I have been in the I.T. field for a long time now, but [....] I want to move into becoming a professional programmer. I am thinking of studying Python and/or C++
Here's what Guido van Rossum, the designer of Python, said in 2003 about his own language [*
Actually, my initial goal for Python was to serve as a second language for people who were C or C++ programmers, but who had work where writing a C program was just not effective. [....] Because maybe it was something you'd do only once. It was the sort of thing you'd prefer to write a shell script for, but when you got into the writing details, you found that the shell was not the ideal language—you needed more data structures, more namespaces, or maybe more performance. The first sound bite I had for Python was, "Bridge the gap between the shell and C." So I never intended Python to be the primary language for programmers, although it has become the primary language for many Python users. It was intended to be a second language for people who were already experienced programmers, as some of the early design choices reflect.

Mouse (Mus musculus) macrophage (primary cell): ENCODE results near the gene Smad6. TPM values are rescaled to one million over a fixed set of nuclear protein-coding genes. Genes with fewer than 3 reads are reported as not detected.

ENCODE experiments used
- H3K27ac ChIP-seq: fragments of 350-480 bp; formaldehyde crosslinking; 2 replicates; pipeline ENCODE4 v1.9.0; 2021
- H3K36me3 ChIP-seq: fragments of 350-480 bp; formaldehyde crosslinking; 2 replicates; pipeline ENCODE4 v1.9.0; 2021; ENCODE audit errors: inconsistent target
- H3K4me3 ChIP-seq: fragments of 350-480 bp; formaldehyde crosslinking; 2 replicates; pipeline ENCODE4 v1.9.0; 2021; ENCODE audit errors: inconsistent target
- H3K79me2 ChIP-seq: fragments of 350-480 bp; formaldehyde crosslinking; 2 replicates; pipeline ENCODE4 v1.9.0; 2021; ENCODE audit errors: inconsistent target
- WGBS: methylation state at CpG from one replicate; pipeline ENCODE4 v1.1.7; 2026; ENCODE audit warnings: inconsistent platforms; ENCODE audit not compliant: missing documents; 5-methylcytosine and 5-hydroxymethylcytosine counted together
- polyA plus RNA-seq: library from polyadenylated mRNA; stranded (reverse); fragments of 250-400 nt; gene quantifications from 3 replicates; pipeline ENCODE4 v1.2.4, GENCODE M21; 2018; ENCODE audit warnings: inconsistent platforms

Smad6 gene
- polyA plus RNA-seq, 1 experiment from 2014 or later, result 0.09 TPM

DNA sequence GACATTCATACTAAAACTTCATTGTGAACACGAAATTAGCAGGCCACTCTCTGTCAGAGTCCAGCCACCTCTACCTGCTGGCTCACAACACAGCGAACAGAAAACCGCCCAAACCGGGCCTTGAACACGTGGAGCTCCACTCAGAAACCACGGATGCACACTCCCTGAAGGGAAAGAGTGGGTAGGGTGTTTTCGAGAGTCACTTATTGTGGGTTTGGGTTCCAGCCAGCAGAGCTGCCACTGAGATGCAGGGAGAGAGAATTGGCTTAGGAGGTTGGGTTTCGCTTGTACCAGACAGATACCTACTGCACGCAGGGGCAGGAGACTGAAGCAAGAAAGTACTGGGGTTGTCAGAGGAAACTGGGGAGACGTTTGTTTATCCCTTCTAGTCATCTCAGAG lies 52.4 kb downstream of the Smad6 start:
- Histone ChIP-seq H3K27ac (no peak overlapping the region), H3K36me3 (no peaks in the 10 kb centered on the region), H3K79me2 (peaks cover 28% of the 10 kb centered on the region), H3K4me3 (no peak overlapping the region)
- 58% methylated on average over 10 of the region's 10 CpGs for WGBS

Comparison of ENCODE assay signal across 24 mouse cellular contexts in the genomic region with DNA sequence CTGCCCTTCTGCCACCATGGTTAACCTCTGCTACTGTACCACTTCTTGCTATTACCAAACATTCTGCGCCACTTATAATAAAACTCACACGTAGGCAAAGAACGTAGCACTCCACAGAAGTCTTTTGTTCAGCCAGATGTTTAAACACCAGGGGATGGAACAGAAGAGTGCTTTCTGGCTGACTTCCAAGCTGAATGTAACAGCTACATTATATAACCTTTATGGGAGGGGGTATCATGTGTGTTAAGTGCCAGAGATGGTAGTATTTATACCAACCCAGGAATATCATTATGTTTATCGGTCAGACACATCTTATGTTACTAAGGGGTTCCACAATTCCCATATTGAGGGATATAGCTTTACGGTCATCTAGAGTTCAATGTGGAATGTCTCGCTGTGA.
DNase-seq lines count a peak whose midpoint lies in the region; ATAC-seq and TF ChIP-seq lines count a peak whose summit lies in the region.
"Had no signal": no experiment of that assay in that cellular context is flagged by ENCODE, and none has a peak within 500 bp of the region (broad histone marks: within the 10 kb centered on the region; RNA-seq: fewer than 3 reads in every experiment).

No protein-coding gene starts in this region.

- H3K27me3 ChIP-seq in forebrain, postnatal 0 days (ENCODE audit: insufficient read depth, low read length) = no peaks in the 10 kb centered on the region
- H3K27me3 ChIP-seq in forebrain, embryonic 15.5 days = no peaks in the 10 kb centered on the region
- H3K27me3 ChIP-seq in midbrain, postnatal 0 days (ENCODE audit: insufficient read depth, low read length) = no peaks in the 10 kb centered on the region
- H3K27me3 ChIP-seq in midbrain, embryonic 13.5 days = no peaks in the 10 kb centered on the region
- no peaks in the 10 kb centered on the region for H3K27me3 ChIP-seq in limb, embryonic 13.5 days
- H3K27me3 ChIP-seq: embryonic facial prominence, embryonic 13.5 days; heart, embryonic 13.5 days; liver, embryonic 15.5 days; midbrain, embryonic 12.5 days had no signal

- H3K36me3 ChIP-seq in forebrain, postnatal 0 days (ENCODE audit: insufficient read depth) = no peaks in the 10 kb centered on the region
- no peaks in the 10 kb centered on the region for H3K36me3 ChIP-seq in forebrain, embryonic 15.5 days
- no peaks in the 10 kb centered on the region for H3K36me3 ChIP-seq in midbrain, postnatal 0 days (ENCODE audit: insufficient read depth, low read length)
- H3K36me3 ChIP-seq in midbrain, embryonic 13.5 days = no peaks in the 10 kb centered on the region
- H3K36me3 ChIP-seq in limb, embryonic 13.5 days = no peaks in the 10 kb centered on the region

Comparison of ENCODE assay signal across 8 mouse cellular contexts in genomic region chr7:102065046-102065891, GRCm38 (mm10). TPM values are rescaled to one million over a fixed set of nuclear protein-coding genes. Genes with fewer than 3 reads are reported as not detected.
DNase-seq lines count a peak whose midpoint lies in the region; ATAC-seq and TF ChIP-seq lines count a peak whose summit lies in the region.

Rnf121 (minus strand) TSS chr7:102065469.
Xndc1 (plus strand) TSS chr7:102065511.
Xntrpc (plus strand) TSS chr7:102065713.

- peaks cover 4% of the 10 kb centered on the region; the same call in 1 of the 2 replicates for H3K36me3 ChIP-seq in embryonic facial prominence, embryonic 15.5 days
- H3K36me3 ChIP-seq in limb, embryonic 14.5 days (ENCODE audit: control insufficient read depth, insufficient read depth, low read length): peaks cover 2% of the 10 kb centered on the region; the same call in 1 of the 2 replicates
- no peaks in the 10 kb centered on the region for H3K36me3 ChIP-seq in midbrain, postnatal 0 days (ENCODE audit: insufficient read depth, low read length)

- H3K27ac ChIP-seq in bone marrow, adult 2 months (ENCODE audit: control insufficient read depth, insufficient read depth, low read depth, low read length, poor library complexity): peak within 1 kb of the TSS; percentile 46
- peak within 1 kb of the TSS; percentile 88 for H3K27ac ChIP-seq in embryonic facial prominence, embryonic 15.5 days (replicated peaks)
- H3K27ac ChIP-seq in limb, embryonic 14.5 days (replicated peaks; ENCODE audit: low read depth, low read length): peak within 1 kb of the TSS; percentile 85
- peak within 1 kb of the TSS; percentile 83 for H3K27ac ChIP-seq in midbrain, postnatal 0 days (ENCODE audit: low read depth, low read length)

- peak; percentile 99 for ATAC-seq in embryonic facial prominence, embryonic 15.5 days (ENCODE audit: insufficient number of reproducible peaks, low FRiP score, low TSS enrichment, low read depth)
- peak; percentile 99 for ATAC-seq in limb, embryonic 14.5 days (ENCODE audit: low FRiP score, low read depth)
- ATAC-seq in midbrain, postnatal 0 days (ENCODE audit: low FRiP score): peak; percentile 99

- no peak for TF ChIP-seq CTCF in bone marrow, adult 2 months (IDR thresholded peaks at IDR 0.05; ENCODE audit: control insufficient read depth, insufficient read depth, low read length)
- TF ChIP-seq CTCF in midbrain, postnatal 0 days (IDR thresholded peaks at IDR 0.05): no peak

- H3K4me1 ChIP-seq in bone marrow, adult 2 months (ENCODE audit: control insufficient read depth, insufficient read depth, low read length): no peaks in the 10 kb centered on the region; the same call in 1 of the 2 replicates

So its own
inventor had no
intention of Python becoming a first step toward "becoming a professional programmer
". His intent ought to count for something
, as you evaluate paths to your goal.
I interpret "the primary language for many Python users
" as a diplomatic way referring to people who are not professional
programmers, but are entitled to some
respect as part of the coding-or-programming community for his language.
: "Python's Design Goals [:] A Conversation with Guido van Rossum, Part II", by Bill Venners. Artima
, January 20, 2003: <https://www.artima.com/intv/pyscale.html